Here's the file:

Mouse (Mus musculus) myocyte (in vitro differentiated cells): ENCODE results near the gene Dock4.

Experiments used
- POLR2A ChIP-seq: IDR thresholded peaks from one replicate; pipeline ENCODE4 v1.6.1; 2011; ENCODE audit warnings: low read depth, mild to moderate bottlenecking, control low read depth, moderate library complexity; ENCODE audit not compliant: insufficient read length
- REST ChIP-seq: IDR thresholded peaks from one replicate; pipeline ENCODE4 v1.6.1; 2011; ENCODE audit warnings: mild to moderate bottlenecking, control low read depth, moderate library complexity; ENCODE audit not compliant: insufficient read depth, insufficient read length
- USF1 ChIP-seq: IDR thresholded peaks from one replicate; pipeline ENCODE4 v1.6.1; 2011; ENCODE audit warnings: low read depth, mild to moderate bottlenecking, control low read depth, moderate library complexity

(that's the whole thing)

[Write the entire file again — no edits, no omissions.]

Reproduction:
Mouse (Mus musculus) myocyte (in vitro differentiated cells): ENCODE results near the gene Dock4.

Experiments used
- POLR2A ChIP-seq: IDR thresholded peaks from one replicate; pipeline ENCODE4 v1.6.1; 2011; ENCODE audit warnings: low read depth, mild to moderate bottlenecking, control low read depth, moderate library complexity; ENCODE audit not compliant: insufficient read length
- REST ChIP-seq: IDR thresholded peaks from one replicate; pipeline ENCODE4 v1.6.1; 2011; ENCODE audit warnings: mild to moderate bottlenecking, control low read depth, moderate library complexity; ENCODE audit not compliant: insufficient read depth, insufficient read length
- USF1 ChIP-seq: IDR thresholded peaks from one replicate; pipeline ENCODE4 v1.6.1; 2011; ENCODE audit warnings: low read depth, mild to moderate bottlenecking, control low read depth, moderate library complexity